The Misplaced Enthusiasm for Obama’s 2-Hop “Change”
I’m seeing a lot of enthusiasm about President Obama’s promise to limit the NSA to 2 hops on its phone dragnet.
Effective immediately, we will only pursue phone calls that are two steps removed from a number associated with a terrorist organization instead of three.
But it’s not that big of a limit.
As far back as 2011, the NSA had standardized on 2-hops, only permitting a 3rd with special approval. (See page 13.)
While the BR Order permits contact chaining for up to three hops, NSA has decided to limit contact chaining to only two hops away from the RAS-approved identifier without prior approval from your Division management to chain the third hop.
So in effect, Obama has replaced the NSA’s internal directive limiting the hops to 2 with his own directive (which can be pixie dusted with no notice) limiting the hops to 2.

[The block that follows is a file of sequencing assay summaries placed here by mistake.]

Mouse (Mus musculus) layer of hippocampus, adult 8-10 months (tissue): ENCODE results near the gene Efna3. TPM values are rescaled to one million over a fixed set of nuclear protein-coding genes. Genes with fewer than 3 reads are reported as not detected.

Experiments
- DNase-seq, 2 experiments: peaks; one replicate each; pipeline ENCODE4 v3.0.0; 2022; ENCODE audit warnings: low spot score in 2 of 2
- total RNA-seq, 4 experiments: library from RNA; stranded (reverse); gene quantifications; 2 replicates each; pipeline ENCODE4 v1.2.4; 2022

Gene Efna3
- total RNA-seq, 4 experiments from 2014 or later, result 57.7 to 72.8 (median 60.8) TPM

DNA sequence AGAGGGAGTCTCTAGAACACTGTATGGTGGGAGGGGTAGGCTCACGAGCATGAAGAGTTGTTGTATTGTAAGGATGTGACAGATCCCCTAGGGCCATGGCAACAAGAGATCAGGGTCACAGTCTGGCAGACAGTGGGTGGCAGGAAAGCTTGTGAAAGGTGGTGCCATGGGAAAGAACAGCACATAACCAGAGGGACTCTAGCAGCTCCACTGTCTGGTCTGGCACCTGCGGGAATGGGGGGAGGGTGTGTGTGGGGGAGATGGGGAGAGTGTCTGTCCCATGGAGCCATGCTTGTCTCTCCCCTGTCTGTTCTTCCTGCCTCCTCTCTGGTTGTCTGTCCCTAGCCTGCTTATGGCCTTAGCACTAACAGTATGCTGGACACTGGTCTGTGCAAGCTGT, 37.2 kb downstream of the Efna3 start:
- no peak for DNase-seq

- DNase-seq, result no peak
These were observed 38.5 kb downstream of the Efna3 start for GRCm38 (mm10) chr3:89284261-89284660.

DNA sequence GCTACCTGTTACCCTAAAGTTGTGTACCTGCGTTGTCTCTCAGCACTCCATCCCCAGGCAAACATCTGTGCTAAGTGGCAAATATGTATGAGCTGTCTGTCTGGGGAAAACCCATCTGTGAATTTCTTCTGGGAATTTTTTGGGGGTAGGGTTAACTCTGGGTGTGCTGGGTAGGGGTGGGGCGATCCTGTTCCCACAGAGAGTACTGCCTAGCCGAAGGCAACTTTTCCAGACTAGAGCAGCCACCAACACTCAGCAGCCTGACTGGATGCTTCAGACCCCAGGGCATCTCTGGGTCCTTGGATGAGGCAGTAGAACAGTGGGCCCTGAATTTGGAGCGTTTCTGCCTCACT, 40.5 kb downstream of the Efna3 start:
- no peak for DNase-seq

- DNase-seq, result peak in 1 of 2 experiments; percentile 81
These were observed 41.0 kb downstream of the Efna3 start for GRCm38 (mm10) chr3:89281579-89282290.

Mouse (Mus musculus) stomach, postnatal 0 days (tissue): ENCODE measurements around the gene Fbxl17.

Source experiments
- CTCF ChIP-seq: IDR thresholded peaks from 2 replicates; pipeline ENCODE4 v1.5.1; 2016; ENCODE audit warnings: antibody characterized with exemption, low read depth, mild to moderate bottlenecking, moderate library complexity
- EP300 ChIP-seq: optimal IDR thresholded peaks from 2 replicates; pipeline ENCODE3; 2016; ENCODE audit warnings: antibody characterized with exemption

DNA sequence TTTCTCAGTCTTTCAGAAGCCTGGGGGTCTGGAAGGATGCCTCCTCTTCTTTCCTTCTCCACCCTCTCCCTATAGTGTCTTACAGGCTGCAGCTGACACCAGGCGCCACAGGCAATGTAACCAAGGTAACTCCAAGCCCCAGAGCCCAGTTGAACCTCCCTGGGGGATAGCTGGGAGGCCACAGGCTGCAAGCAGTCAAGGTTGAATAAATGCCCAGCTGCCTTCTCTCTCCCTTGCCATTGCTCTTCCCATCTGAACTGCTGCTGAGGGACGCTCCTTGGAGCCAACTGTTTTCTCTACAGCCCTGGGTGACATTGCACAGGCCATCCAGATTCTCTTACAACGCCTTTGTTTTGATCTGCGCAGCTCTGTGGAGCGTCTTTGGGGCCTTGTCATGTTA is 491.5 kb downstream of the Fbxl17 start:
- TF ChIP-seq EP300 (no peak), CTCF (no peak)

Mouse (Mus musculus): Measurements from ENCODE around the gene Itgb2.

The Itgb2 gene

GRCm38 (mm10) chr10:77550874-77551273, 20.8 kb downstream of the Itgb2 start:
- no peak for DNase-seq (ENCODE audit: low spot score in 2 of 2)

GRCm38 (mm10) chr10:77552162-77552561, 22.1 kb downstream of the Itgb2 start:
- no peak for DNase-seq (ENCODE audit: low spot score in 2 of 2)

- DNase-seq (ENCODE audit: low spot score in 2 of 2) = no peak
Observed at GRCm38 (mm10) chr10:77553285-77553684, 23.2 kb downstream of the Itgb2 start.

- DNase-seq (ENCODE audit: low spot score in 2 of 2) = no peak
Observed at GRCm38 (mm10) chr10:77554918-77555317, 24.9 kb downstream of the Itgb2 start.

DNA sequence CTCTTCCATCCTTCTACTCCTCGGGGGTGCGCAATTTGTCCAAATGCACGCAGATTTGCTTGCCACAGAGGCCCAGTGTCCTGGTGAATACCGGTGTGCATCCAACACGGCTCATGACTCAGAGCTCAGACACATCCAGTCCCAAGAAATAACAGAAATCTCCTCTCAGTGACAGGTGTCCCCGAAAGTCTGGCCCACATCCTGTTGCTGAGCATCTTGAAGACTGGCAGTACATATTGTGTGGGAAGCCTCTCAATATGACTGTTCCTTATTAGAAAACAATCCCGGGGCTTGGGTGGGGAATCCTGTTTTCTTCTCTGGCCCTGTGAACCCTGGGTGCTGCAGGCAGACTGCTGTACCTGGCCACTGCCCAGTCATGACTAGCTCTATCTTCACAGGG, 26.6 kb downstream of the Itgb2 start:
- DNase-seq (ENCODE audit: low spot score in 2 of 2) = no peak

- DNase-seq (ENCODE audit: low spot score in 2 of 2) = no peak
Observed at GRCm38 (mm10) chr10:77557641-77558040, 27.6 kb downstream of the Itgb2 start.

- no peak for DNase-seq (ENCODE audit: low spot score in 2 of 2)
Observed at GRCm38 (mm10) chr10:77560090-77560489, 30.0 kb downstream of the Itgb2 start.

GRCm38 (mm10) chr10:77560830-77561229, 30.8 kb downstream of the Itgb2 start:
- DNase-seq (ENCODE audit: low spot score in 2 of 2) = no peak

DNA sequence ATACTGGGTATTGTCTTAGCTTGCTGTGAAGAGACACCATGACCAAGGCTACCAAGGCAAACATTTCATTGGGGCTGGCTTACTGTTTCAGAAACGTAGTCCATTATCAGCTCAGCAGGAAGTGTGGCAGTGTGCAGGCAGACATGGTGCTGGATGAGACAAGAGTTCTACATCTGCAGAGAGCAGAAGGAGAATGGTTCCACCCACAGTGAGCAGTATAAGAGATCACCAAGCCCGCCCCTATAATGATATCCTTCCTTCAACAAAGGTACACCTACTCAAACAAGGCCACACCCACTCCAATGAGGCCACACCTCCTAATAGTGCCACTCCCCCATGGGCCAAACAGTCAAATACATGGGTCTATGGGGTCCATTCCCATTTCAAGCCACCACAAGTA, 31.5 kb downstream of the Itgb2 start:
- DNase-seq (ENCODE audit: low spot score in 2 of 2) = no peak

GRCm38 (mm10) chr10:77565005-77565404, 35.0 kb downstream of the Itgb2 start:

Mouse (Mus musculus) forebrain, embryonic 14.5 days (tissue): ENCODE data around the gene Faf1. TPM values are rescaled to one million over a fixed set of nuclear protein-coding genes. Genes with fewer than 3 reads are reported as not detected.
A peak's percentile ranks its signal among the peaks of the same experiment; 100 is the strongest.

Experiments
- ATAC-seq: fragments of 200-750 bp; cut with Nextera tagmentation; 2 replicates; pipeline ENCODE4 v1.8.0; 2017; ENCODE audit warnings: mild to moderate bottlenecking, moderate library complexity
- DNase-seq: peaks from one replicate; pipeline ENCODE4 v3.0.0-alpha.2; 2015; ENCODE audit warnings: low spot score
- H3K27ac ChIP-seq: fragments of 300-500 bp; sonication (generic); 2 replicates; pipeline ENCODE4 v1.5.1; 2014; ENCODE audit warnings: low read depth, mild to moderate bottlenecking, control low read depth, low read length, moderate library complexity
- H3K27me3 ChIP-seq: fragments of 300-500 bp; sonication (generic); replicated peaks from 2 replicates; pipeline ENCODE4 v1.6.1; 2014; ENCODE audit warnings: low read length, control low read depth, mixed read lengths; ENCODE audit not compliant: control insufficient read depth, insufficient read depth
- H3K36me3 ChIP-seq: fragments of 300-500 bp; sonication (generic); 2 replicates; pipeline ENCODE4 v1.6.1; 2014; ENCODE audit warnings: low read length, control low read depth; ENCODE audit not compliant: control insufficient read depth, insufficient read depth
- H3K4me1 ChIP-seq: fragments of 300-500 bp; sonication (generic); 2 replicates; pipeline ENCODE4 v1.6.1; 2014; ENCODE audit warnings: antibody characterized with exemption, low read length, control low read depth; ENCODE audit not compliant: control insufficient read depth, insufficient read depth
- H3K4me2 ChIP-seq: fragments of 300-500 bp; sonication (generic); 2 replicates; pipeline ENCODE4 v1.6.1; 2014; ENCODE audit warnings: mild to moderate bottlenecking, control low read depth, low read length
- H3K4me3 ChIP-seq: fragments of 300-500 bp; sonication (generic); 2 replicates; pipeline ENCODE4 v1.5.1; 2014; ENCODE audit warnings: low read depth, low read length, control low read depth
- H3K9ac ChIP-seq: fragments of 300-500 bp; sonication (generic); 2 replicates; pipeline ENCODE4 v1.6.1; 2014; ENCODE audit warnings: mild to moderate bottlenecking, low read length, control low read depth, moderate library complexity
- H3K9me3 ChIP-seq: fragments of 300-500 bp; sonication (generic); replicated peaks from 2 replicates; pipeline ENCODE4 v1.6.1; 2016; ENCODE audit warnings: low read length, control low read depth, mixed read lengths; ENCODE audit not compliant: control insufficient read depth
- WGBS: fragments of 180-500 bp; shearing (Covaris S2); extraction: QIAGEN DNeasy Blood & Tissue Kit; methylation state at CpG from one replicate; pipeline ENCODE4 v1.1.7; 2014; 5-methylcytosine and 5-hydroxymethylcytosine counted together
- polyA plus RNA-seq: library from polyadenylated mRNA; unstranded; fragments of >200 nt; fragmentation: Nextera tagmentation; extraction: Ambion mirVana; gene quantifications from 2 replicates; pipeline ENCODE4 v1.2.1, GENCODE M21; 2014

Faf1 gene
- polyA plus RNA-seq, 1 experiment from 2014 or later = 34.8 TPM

Also, can anyone explain what the word “pursue” means in Obama’s promise?
The concerns about the dragnet arise, in large part, from other things: the audit-free access of the data integrity analysts, the opacity of whether they do what they claim they do (which has as much impact on the extent of the spying as the number of hops), and what they do with it afterwards. Not to mention the sheer hubris of even creating that database of every American’s phone-based relationships.
Don’t get me wrong: given a choice, I’d take 2-hops over 3 (or 4, as could be kluged until 2009).
But it is largely a continuation of the dragnet in its current form, not any end to the dragnet itself.